Sebastian Strangio, author of Hun Sen’s Cambodia, said the family’s wealth could be traced to the 1980s, when the ruling party established patron-client ties to “consolidate a state from the ashes of the Khmer Rouge.
“These links were then supercharged during the ‘free market’ reforms and foreign investment boom-times,” after the UN-administered elections of 1993, he said. “Since then, the Hun family and its close allies have been in a prime position to cream off economic rents as the Cambodian economy has expanded.”
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Hun Mana, Hun Sen’s eldest daughter and wife of the director of central security, has the most extensive portfolio of anyone in the immediate family, with registered interests in 22 companies and a listed share capital of more than $66m.
The often illicit interests detailed in the report are “far from victimless crimes”, with ramifications for ordinary Cambodians not difficult to find.
In one example cited by Global Witness, between 2009 and 2012 Mana directed WS Mining Industry Holdings, which was granted a 97,000-hectare exploration licence on Kuy indigenous land in northern Cambodia. WS reportedly enlisted soldiers, including members of Hun Sen’s bodyguard unit, to guard the land from local residents, while using cyanide to leach gold from the ground, illegally contaminating the water supply.
Chim Sophal, a 39-year-old Kuy villager, recalled an undiagnosed illness that spread among villagers, which was believed to have been caused by water contaminated by the company’s activities.
While no one has fallen ill in recent years, he said chemicals still leak out from the site during the rainy season, which he fears could cause further “negative effects”.
Sophal also raised concerns about the use of soldiers to guard the site.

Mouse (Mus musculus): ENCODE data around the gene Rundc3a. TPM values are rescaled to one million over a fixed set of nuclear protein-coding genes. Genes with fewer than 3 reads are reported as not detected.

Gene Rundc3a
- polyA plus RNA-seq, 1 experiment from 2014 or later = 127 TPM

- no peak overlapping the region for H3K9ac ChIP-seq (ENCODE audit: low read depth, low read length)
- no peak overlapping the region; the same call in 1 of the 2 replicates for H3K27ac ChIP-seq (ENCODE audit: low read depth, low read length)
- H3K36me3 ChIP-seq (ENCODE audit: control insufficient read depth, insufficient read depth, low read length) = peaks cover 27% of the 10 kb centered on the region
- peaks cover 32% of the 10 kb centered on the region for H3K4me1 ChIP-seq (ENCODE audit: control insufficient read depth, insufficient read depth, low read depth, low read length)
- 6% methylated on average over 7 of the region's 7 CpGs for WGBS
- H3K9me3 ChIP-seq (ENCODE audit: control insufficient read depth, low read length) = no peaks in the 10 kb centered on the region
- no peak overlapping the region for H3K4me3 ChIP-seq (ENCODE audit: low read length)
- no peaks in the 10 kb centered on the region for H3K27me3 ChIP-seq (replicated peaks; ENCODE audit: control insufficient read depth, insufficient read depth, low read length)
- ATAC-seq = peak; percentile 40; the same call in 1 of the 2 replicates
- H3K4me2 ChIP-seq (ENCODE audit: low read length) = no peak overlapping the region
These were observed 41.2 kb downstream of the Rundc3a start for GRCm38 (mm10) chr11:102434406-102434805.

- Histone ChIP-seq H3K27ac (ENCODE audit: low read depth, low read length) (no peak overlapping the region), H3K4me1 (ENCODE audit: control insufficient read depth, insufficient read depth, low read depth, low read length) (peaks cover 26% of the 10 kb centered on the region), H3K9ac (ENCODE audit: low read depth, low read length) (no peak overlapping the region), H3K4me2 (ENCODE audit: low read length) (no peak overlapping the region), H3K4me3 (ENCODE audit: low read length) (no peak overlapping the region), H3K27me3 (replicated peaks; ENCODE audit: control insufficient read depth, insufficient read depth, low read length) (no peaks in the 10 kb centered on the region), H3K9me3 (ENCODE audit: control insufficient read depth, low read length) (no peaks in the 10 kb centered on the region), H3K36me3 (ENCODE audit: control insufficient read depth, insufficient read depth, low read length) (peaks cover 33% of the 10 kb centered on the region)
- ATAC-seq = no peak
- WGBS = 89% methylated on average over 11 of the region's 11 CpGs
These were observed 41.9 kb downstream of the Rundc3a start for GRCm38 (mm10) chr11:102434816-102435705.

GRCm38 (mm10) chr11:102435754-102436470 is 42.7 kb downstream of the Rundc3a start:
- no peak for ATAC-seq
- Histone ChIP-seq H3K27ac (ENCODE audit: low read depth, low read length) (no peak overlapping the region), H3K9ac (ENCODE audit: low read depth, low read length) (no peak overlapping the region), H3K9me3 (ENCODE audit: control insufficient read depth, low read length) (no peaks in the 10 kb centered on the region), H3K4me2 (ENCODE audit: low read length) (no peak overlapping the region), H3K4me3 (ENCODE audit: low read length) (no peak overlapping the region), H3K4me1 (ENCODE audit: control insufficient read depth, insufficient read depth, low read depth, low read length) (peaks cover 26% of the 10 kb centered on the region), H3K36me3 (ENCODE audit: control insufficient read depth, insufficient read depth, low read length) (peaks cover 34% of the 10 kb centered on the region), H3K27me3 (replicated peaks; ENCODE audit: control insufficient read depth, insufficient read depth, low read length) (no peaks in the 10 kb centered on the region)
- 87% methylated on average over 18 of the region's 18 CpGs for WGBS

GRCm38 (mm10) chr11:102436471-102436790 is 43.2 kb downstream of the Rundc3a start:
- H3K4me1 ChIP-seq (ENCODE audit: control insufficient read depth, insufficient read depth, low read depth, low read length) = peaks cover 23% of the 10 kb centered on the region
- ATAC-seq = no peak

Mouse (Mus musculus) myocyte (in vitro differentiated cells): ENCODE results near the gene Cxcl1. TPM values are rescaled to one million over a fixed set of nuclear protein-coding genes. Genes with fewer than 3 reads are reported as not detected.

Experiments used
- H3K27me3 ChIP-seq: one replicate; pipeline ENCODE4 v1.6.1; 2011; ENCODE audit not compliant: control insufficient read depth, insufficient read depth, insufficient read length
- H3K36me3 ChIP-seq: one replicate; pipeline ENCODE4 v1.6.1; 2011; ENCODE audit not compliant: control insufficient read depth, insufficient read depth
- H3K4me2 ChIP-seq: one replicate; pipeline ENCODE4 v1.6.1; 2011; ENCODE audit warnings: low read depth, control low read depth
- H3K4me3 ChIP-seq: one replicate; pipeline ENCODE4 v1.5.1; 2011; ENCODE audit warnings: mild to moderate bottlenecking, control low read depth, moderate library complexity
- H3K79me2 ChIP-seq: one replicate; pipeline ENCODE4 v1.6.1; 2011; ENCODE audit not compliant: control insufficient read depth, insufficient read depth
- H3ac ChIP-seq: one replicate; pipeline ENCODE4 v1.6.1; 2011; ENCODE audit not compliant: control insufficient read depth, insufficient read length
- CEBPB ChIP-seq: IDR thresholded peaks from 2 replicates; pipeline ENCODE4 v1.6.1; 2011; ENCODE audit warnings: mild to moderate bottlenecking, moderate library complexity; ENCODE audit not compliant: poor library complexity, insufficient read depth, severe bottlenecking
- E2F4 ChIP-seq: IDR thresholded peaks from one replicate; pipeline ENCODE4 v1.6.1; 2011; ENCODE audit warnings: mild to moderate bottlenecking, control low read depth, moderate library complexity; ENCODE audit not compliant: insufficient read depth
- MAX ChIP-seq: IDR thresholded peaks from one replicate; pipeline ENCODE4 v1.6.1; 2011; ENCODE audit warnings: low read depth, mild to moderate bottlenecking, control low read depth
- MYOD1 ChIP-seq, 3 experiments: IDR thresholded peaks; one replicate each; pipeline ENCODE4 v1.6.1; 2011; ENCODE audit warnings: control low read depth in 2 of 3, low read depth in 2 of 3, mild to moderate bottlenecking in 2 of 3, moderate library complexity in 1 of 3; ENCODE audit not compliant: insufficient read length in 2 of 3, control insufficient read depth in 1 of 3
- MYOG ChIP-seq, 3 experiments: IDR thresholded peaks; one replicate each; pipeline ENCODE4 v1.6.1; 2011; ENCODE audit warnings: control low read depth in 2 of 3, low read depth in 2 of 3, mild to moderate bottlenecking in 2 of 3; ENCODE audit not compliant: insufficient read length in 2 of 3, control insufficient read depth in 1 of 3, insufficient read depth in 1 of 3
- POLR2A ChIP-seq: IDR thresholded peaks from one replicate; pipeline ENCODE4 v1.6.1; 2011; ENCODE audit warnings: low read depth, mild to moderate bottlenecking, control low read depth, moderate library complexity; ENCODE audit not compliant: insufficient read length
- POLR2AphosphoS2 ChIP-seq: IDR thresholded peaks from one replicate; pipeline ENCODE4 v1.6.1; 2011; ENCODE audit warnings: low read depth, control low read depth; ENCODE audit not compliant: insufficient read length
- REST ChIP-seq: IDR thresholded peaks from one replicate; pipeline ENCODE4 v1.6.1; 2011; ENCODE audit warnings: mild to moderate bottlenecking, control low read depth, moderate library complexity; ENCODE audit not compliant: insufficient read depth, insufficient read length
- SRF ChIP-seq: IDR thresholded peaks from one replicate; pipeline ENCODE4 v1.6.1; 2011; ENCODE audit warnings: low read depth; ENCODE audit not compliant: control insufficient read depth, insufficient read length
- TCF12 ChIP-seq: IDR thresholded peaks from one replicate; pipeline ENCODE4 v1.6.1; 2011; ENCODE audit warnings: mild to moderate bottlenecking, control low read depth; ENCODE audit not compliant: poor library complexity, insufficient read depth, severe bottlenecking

“It is not right for state soldiers to safeguard a private company. It is against the laws of the nation,” he said.
In 2010, Hun Sen formalised a sponsorship pact between private companies and the security forces, through which the country’s powerful class of tycoons could fund military and police units in exchange for protection and an on-call labour force for their development projects. Some 100 Hun family-linked firms have since taken part in the scheme.
Despite numerous criminal allegations against their companies, there are no recorded cases of a member of the family being prosecuted for wrongdoing.
Repeated requests by Al Jazeera for comment from aides of Hun Sen and Hun Mana were not answered. WS Mining Industry Holdings was also asked to respond but did not.
One member from the family, Soma Group CEO Sok Puthyvuth – husband of Hun Sen’s youngest daughter and son of Deputy Prime Minister Sok An – told Global Witness he took “seriously the challenge of building a responsible and respected private sector group. I admit it is a work in progress”.
To avoid possible litigation under foreign anti-corruption laws, Global Witness called on potential investors to use the data it obtained to conduct thorough due diligence.
Alley of Global Witness said the wealth of the family comes “at the expense of Cambodian citizens, the majority of whom still live close to the poverty line”.
“This preferential treatment must be brought to an end and the law be applied equally to everyone, even relatives of the prime minister.”